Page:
Skip to main content

Stories of remarks made illustrated that Michael Jordan was not the easiest player for teammates to stomach. But MJ delivered championships and earned his spot among the greatest players in NBA history, so the rest of the Chicago Bulls had little choice but to deal with it.

That doesn’t mean, though, that Jordan’s behavior didn’t leave a stench in the room. Center Will Perdue came to know the Hall of Fame player’s boorish behavior too well.

Will Perdue took a solid shot before Michael Jordan retaliated

ESPN’s The Last Dance documentary in 2020 delved into Jordan’s at-times overbearing and demeaning treatment of teammates. A 1992 book by Bulls beat writer Sam Smith exposed some of the worst behavior.

Even before the documentary, Perdue spoke about Jordan throwing a haymaker at him during a typically physical practice. “Stuff like that was common, because that’s how competitive our practices were,” Perdue said.

In this particular instance, the Bulls’ second unit was running plays to prepare the starters for an upcoming opponent. Perdue’s job was to set screens for the shooter, who was Jordan’s defensive assignment. It was incumbent upon Jordan to fight through the screen to keep the shooter from squaring up and releasing the ball.

“So, we kept running this play, and sometimes my screens were illegal,” Perdue recalled. “Sometimes they were not. But my job was to make sure I hit him. Well, one time, he said, ‘If you do that again, I’m going to make you pay for it.’ Well, (assistant coach) Johnny Bach just stood there and goes, ‘Run it again.’

“So, we ran it again, and this time I figured I’m going to get my money’s worth. I nailed him, knocked him to the ground, kind of stood over him a little bit. He stood up, popped me, and before I could get him, they got us (apart) and that was the end of it.”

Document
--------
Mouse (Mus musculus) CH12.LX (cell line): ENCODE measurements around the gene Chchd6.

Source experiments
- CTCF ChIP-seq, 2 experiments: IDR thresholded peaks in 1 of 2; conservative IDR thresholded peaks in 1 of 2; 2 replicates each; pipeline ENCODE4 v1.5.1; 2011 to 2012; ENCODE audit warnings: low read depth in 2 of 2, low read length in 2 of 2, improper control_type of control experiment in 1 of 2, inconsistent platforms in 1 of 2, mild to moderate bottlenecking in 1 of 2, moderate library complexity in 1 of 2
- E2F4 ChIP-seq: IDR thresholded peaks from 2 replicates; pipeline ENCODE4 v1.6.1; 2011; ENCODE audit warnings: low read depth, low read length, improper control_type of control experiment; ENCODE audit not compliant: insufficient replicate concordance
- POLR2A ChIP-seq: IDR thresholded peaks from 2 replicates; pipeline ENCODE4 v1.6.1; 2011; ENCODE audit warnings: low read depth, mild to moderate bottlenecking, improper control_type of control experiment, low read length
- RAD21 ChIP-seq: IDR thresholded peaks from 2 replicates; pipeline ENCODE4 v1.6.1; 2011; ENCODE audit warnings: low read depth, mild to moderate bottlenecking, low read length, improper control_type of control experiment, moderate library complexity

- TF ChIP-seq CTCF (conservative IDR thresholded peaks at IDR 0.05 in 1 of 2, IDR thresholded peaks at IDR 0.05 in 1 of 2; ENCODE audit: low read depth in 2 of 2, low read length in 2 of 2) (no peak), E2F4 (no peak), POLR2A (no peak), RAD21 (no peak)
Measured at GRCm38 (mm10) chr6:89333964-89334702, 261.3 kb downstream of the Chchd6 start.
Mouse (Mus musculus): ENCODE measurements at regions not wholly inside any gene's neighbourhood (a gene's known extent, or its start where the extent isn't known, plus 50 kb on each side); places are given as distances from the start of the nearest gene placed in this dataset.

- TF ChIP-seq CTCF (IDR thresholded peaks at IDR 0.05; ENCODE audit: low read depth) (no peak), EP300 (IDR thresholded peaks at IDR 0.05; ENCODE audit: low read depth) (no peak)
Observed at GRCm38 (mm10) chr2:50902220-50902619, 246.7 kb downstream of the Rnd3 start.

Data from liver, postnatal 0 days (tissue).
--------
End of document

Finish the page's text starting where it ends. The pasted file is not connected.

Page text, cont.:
Perdue arrived at the team plane with a black eye the following day but said Jordan apologized.

Jordan exhibited petty behavior over a harmless request

Perdue came to the Bulls as a first-round draft pick out of Vanderbilt in 1988. Before that, he was a high school star in Merritt Island, Florida. While playing alongside Jordan through 1995, Perdue ran summer basketball camps in Nashville and his hometown.

“Instead of giving out trophies, I would give out shoes,” he told Awful Announcing. “And to the MVPs, I gave out autographed, game-worn Michael Jordan shoes. Michael would always give you an autograph. Now, depending on what day it was, he may give you a hard time. But then he would test you: How many times are you willing to ask?” 

Perdue explained that the kids valued those game-worn Air Jordans more than anything. He’s heard from former campers who have handed those shoes down to their children.

“The first couple of years (Jordan) would say, ‘How about you just buy them? I’ll bring you a pair. I’ll autograph them.’ I said, ‘It’s not the same. These are game-worn. You don’t understand how big of a deal this is for the kids.’ He knew, but he would literally make you beg.”

Perdue has four championship rings

Perdue played 13 pro seasons for three teams without being particularly memorable on the court.  He started under a third of his 792 NBA games, averaging a modest 4.7 points and 4.9 rebounds per game. The 7-foot center shot 51.5% from the field and 57.7% from the free-throw line.

Still, it was a rewarding career. Perdue earned a touch over $21 million and was with the Bulls for the first of their two three-peats. After that, he finished up with stints on the San Antonio Spurs, where he played for another titlist, one year back in Chicago, and then a season for the Portland Trail Blazers.

All stats courtesy of Basketball Reference